Volume 22, Number 6
Choosing a Videotape Preservation Format: Some
Rules to Live By
by Sarah Stauderman
The author posted the following text December 29 on
AMIA-L@LSV.UKY.EDU, the Association of Moving Image Archivists'
listserv, as a contribution to a general discussion of preservation
formats for videotape. She is a conservator for VidiPax, and can be
reached by telephone in Washington, DC at 202/546-2453 or by e-mail:
To continue, reiterate, or add to this discussion a bit, some
rules to live by:
- The format should be of the same or better quality than your
original. For instance, you would copy a 3/4" U-matic tape to
Betacam SP. You would not copy a 1" SMPTE Type C to VHS (in fact,
VHS is the lowest quality format, so it would never be a
preservation copy). Become familiar with the formats currently
available, including the specifications. Also, you may wish to
consider making TWO preservation copies: one in an analog (like
Beta SP) and one in a digital (like D2) format.
- Choose a format which has a proven record of use and a large
population of users. This may ensure that there will be equipment
to play back your tapes for a while after that technology is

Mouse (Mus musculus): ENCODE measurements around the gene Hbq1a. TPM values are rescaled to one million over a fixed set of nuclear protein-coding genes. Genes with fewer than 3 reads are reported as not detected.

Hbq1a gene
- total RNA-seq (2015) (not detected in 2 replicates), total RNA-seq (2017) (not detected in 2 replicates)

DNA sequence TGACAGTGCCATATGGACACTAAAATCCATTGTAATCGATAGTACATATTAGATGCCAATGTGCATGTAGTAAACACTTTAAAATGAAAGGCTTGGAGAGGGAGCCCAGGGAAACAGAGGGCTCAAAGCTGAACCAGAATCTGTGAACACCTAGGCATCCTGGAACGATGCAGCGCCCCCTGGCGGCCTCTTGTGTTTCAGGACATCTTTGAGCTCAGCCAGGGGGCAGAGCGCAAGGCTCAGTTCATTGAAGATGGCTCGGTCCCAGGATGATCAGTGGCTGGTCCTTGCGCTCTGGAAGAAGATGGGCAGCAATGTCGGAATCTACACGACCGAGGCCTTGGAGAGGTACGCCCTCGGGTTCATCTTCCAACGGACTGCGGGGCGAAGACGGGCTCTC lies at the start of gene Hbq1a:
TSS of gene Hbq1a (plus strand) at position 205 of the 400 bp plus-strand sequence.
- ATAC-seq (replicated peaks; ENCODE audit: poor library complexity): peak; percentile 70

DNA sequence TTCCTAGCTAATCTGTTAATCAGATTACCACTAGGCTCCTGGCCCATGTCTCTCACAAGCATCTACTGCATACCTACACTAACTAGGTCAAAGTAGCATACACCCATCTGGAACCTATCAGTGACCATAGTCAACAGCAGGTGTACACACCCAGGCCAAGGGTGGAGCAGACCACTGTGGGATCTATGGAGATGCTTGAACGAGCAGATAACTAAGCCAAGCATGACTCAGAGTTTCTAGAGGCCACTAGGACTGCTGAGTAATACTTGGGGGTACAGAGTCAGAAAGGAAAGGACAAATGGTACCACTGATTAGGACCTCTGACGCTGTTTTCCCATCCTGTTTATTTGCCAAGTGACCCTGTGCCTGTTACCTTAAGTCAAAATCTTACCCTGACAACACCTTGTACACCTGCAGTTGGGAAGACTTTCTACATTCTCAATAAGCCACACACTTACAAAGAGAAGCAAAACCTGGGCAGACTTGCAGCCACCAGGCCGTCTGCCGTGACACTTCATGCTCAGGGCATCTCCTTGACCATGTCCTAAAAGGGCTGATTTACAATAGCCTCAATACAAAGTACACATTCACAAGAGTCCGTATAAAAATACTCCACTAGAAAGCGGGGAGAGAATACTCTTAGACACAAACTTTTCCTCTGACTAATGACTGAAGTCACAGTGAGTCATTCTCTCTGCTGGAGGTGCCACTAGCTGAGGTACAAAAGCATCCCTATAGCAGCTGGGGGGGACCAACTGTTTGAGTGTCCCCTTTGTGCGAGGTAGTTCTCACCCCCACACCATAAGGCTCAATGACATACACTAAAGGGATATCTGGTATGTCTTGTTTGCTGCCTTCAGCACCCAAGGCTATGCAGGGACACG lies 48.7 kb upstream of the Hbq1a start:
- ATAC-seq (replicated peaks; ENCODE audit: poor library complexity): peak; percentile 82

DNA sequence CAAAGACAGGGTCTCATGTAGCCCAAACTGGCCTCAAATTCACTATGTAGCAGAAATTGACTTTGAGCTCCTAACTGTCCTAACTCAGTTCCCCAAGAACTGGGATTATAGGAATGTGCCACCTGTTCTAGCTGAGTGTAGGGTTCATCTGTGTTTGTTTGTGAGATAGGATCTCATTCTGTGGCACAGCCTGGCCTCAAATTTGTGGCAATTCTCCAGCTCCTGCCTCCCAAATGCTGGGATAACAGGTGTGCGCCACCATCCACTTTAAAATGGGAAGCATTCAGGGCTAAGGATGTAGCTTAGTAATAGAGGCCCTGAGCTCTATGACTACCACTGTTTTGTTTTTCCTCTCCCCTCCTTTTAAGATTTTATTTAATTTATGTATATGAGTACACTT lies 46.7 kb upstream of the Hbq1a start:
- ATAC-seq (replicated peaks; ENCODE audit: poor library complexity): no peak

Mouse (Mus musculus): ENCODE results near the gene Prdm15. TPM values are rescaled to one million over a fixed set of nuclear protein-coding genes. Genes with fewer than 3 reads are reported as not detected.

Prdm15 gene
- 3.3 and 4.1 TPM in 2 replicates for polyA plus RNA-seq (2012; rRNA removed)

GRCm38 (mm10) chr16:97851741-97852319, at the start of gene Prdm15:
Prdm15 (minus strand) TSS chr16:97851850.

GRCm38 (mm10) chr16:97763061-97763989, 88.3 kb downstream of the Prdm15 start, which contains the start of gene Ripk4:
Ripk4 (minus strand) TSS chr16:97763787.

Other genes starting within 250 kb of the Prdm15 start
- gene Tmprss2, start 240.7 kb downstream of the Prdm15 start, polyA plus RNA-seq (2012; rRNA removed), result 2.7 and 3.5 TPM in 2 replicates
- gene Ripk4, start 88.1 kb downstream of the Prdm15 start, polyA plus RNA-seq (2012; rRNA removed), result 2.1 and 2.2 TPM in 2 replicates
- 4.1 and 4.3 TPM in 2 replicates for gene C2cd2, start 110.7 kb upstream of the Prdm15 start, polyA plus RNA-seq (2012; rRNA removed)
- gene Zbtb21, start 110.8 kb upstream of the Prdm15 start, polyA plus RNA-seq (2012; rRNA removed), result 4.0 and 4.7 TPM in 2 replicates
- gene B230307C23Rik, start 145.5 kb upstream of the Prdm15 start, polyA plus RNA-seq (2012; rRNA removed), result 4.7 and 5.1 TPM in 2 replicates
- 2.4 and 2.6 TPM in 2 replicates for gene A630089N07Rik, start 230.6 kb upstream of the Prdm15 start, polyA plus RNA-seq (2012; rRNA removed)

unsupported by manufacturers.
- Do not use formats which employ compression (as many digital
formats do) for preservation masters. There might be a reason that
you would choose to use compression for user copies or other
applications (e.g., for materials that might go onto the
- Once you have chosen the format, choose a tape by a reputable,
well-known manufacturer. The hope is that the quality control and
the recipe making up the polyurethane binder will be better.
- Use the shortest running tape (sixty minutes versus ninety
minutes), as the tape base will be thicker, and more durable. In
general, seek tapes that are thick.
- Use metal particle (MP) tape. It has shown excellent results in
aging. (Caveat: according to the National Media Lab's "Magnetic
Tape Storage and Handling," MP will lose some signal output;
nevertheless, the output signal will always be better than iron
oxide-based tape no matter what the loss.) Don't forget, however,
that the bad actor in videotape deterioration is the polyurethane
binder. To help with that problem, remember that the overall
preservation solution is environmental control. Cool temps and low
RH will go a long way to keep your collection until you can transfer
- When you have your materials transferred, make sure they are
cleaned beforehand. We recommend a chemically-neutral cleaning
technique which uses buffering tissues.
My thanks (or apologies) to Jim Wheeler, Jim Lindner, the
AMIA Preservation Committee, the AMIA-Listserv, and others for
helping me produce this summary. For an excellent article
that basically says the same thing as this and much more,
see Jim Wheeler's article in Conservation OnLine (CoOL): http://palimpsest.stanford.edu/byauth/wheeler/wheeler2.html.
all CoOL documents]
Timestamp: Sunday, 03-Mar-2013 21:39:28 PST
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